While the Editor was passing across the continent last year he visited the much talked of forest plantations of the Northern Pacific Railroad, and was amazed at what he saw. It was evidently the same old story. The "surplus stock" of some nursery had evidently been offered cheap, and planted cheaply, and as a consequence the people were telling strangers that it is no use to plant trees in Dakota. But it was evident from the green ash, ash-leaved maple, silver maple, and a few catalpas, planted and doing well near by, that trees would grow as well there as anywhere; yet here were thousands of common Silver Maples, set out the past season, either dead or sprouting miserably. Taking hold of one of these one-year-old dead seedlings, it came out of the ground as easy as it would from a pail of water. It appeared to have been set by a spade wedging a slit in the earth, and kicked by the heel, and this was "Forestry planting in Dakota!" No wonder they dried out in summer, when scarcely a root was in actual contact with the soil. It is amazing that railroad companies, which above all institutions are supposed to manage affairs with business shrewdness, should be led into an ignorant waste of money like this.

We do not know where these trees came from, or who was the contractor who had the matter in charge; but for the sake of successful forestry in the West, as well as in the whole country, we must protest against calling these "experiments in Forestry in Dakota."If the company will take intelligent planters, and pay them properly for good trees and good work, we feel sure from our actual observation, that forestry will be a success in Dakota.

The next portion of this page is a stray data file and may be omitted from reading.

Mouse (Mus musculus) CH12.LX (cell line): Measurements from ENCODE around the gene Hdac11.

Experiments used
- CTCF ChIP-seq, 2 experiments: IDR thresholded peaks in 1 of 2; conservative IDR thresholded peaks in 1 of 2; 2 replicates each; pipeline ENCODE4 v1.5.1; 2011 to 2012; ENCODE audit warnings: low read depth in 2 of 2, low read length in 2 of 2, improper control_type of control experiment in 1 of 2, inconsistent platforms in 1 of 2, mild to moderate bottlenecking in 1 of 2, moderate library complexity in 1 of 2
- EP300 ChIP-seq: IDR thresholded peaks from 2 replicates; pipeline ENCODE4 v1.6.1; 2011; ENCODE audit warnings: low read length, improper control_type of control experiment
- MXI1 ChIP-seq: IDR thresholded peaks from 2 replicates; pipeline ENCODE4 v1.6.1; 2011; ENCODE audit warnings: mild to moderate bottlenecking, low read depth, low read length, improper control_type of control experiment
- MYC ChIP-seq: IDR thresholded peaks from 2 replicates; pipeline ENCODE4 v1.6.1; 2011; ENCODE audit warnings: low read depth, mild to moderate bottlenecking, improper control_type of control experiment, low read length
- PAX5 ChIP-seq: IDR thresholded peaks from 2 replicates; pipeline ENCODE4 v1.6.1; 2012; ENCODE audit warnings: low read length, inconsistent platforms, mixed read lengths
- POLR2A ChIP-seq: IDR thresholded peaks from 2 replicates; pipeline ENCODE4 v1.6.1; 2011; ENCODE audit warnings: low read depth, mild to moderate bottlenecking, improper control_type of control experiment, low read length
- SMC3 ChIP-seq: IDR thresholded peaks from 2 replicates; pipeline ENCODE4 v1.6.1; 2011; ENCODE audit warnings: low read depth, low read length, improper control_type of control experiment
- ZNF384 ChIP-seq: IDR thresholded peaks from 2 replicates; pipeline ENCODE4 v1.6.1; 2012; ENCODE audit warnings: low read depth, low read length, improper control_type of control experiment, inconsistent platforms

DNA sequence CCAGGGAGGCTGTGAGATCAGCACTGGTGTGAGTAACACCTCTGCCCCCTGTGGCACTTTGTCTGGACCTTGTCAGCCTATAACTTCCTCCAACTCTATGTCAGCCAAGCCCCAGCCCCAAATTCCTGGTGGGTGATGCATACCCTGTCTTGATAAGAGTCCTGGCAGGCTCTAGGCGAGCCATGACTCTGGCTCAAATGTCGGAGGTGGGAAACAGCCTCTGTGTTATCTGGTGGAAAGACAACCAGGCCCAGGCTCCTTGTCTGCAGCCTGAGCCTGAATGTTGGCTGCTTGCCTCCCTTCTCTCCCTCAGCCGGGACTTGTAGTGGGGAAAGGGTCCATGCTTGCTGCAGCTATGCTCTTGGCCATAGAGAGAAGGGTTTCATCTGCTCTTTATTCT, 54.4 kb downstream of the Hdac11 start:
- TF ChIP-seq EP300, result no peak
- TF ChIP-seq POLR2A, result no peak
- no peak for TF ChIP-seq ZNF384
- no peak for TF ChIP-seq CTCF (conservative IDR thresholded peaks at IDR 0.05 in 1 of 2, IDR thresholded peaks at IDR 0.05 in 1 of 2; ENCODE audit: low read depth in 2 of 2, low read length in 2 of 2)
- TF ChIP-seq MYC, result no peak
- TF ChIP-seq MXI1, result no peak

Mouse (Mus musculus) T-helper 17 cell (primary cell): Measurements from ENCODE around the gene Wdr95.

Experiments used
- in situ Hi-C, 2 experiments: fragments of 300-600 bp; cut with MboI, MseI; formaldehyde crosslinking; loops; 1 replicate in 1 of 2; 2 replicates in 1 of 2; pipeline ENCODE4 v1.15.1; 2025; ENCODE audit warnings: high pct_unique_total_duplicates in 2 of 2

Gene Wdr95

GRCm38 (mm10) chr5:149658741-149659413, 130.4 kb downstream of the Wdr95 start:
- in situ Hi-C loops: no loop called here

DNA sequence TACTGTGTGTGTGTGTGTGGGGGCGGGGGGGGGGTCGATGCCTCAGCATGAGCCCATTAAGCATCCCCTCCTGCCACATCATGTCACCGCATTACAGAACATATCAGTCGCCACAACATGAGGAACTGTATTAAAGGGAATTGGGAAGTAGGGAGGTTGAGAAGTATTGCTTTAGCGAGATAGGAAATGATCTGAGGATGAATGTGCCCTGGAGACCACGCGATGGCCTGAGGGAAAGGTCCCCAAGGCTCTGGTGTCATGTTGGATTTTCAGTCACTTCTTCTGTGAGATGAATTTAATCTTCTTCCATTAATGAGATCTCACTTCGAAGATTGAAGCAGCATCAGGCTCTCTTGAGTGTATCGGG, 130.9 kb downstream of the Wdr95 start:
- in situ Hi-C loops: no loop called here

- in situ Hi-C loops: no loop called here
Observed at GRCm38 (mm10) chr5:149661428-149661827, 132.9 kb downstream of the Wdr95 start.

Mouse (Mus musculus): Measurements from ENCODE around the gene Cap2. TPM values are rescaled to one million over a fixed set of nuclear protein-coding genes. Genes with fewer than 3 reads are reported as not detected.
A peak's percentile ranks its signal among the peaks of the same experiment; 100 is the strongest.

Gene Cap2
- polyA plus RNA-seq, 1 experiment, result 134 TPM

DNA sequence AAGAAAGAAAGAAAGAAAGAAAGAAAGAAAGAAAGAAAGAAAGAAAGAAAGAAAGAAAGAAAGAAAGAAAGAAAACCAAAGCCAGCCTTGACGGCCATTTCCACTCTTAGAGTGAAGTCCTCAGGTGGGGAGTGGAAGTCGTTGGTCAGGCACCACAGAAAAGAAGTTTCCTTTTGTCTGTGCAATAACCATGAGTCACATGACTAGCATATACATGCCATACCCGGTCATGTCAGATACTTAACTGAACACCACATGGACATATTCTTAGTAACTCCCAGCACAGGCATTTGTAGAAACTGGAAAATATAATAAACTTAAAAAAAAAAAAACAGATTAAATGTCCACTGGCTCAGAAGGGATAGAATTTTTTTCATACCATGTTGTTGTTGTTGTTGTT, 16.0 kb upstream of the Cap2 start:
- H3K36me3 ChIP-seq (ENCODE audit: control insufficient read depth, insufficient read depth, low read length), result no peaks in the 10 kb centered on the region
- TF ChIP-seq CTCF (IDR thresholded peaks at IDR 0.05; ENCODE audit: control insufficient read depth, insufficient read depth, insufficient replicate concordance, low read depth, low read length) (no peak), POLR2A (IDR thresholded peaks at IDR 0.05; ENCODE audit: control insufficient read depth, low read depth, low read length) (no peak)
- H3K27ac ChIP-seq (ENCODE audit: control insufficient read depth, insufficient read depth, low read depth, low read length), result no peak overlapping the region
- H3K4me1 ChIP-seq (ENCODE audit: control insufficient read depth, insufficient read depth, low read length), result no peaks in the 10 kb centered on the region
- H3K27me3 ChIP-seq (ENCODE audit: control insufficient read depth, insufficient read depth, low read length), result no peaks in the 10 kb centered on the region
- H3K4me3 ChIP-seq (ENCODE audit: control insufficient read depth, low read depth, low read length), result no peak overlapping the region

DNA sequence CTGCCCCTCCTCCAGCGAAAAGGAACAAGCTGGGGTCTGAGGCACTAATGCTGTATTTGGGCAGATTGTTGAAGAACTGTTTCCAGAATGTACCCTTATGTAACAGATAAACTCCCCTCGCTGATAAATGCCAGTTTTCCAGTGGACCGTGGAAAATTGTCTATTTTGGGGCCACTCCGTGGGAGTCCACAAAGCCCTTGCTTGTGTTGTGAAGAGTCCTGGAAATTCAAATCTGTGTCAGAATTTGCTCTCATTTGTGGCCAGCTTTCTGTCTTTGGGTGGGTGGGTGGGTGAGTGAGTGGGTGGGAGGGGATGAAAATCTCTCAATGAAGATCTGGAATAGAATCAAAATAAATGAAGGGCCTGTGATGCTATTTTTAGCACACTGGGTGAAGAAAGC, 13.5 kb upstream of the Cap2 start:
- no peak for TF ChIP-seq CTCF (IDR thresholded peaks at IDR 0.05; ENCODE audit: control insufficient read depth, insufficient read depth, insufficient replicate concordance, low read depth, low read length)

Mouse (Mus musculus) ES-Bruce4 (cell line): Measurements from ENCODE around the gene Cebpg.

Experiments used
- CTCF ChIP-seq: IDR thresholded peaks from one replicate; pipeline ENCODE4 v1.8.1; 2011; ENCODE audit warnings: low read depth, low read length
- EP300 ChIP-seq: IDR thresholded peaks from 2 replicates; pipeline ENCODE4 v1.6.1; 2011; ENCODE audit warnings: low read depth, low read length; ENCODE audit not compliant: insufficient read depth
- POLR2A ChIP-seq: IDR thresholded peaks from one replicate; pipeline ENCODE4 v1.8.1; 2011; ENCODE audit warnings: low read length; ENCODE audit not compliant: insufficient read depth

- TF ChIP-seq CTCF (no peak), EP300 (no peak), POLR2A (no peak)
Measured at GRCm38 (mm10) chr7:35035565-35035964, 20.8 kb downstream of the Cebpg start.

We learn with great pleasure that the North Pacific R. R. Co. have seen the folly of cheap forest planting in cheap ways, and have entered into a contract with Douglas & Son for 1,740,800 trees, the coming spring. They are to be planted 4x4 feet. This is thick but is to allow for some loss, D. & Son guaranteeing a final growth of 2000 to the acre. It is a great task for one of Mr. Douglas' advanced years, and, let us hope, independent means; but when the proper time for a history of American Forestry shall be written, the practical efforts of Mr. Douglas to show what can be done even when he has little other incentive but to serve the great forestry cause, will entitle him to a high position among the apostles of tree planting.